The only reforms that really make sense in the long term for the Conservatives would be some sort of half measure reform that would give Liberal Democrats a few extra seats if their popular vote percentage is much less than their number of seats (Scotland's legislature and New Zealand have similar systems), and the creation of rump parliament comprised only of English representatives to serve as a regional government for England to parallel that of Scotland, Northern Ireland and Wales.
But, this would be cold comfort for the Conservative Party. It is already challenged to get a majority in parliament and doesn't want to make it harder for it to do so (although gains for the Liberal Democrats might be offset by gains for England's two far right parties which together received almost 6% of the vote, but won no MPs). If the current trend of gains for Liberal Democrats and declines for Labour cause fewer U.K. voters to strategically vote Labour even when they prefer the Liberal Democrats continue in the short term, a new election in a year or so might see a decline in support for both center-left parties as they further split the vote, pushing the Conservative Party to an outright majority.
Even this is a gamble for Conservatives, however. A new Labour Party leader and the Liberal Democrats, during a Conservative minority government, could agree to run on a fusion ticket with a pre-agreed coalition plan in place, depriving Conservatives of the advantages that the two party system gives them. The natural tendency of first past the post single member district electoral system is for a two party system to emerge in the absence of regional parties.
An increased say in an English only rump parliament for domestic affairs would help conservatives in the long term; but its signature issues at the moment are national ones like staying out of the Eurozone, avoiding deepening of European Union authority, and opposing immigration. The Conservatives have a domestic agenda, but those aren't the main issues producing support from their base. Even Conservatives in the U.K. aren't willing to go too far in upsetting the British welfare state.
The center-right Conservative Party and center-left Liberal Democratic Party are not natural long term coalition partners, and the Labour Party is the Conservative Party's long time archnemesis. Labour and the Liberal Democratic Party, in contrast, are natural long term coalition partners, similar to some extent to factions with the Democratic Party in the United States.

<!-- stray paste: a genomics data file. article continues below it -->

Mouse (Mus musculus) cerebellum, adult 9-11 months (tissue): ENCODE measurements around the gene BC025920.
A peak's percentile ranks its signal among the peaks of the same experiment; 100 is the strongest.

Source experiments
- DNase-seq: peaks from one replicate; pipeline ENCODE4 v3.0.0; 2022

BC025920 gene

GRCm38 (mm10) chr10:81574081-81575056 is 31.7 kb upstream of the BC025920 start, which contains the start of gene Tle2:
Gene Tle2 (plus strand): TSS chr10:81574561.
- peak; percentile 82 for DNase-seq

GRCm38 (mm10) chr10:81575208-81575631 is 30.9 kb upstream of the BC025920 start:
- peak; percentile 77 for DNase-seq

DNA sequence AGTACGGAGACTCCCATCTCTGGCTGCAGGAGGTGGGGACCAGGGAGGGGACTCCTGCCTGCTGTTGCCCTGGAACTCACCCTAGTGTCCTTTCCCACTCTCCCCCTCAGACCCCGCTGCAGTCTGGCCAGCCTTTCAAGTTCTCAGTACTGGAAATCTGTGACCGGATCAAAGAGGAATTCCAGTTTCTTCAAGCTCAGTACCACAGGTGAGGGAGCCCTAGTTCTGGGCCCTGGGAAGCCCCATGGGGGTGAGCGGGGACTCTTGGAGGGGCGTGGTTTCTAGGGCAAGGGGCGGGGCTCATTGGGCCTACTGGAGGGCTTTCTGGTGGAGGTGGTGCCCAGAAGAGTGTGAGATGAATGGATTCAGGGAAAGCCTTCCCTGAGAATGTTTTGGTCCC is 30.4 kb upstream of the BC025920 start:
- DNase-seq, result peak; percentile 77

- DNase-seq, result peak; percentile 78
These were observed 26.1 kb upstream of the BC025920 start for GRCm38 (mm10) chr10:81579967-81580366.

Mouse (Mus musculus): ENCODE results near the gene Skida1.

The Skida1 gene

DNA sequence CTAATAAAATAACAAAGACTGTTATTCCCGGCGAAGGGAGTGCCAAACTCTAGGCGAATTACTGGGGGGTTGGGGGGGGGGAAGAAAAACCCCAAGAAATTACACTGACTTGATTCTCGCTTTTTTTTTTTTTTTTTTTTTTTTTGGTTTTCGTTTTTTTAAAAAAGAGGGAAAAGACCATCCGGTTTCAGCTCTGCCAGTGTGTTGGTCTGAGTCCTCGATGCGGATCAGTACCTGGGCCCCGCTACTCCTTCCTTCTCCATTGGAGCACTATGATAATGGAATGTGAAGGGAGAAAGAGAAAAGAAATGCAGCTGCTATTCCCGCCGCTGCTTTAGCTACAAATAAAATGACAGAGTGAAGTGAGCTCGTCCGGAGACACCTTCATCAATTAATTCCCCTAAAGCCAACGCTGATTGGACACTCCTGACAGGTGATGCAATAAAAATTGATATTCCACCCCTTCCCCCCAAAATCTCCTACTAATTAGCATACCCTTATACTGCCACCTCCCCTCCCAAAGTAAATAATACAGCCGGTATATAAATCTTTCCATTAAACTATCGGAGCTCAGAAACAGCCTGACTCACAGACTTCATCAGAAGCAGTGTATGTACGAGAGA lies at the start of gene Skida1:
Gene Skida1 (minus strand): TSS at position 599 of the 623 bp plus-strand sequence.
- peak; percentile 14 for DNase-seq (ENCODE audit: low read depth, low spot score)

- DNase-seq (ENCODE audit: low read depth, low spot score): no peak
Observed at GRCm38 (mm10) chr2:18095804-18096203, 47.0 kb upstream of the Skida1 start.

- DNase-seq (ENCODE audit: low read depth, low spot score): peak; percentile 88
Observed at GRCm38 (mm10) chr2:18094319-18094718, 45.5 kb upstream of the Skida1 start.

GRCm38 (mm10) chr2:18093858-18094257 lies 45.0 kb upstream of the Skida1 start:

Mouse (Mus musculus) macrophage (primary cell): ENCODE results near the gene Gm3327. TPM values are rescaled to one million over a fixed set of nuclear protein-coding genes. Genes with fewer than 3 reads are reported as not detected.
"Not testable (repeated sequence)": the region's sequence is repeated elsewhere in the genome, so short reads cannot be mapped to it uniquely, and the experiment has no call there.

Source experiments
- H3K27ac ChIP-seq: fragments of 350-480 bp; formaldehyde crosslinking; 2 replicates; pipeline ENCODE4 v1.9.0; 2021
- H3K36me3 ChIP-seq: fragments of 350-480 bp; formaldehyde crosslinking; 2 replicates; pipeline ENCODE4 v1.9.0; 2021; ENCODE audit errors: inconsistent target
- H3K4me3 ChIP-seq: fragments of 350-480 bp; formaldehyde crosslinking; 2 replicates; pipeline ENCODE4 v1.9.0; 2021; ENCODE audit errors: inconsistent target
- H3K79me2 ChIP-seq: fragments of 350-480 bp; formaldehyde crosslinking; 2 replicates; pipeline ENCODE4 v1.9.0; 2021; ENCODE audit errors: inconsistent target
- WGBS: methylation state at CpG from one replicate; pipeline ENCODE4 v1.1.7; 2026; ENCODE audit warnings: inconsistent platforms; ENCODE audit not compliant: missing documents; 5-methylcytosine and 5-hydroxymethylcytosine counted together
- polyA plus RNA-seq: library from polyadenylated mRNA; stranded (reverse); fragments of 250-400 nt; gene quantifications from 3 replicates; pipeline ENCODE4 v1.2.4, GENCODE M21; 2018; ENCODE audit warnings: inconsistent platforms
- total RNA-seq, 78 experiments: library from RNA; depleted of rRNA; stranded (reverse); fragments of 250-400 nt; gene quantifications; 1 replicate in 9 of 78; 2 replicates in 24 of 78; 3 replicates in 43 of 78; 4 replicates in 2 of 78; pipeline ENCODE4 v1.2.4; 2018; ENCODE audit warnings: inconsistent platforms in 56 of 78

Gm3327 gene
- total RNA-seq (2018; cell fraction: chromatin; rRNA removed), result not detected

The Labour Party, which spearheaded major initiatives to grant more power to regional governments in Northern Ireland, Scotland and Wales, is also a natural ally to some of the federalism oriented parties of the United Kingdom. It would probably have given Scotland full fledged independence if it didn't need the support of Scotish MPs in the U.K. parliament.
The result is that it seems more likely to me that the Liberal Democrats, Labour Party, Green Party, and some of the regional federalism oriented parties will form a coalition government.
The sensible and simplest reforms for that coalition to adopt would be (1) runoff voting, in which the top two candidates in races where no one candidate received a majority would compete in a runoff election, and (2) increased autonomy for Scotland and Wales. This would probably produce center-left coalition governments in the short and medium term by strenghening the Liberal Democrats vis-a-vis Labour, but would also increase their joint share of the pie by significantly reducing Conservative Party strength in parliament. If these reforms yielded save majorities for the Labour-Liberal Democratic Party coalition in England in the next election, this might even lead to Scotish Independence (Wales is far less equipped to go it alone).
Runoff elections aren't the only way to secure multi-party politics in a parliamentary system. Bonus seats for underrepresented political parties, true proportionate representation systems (a la Israel), or proportionate representation with a floor percentage required to get any seats (a la Germany) are alternatives. But, those systems are all greater deviations from the very simple system that the U.K. has traditionally used in its elections and risk opening the doors of parliament to far right neo-facists, something that Labour and the Liberal Democrats would prefer to avoid.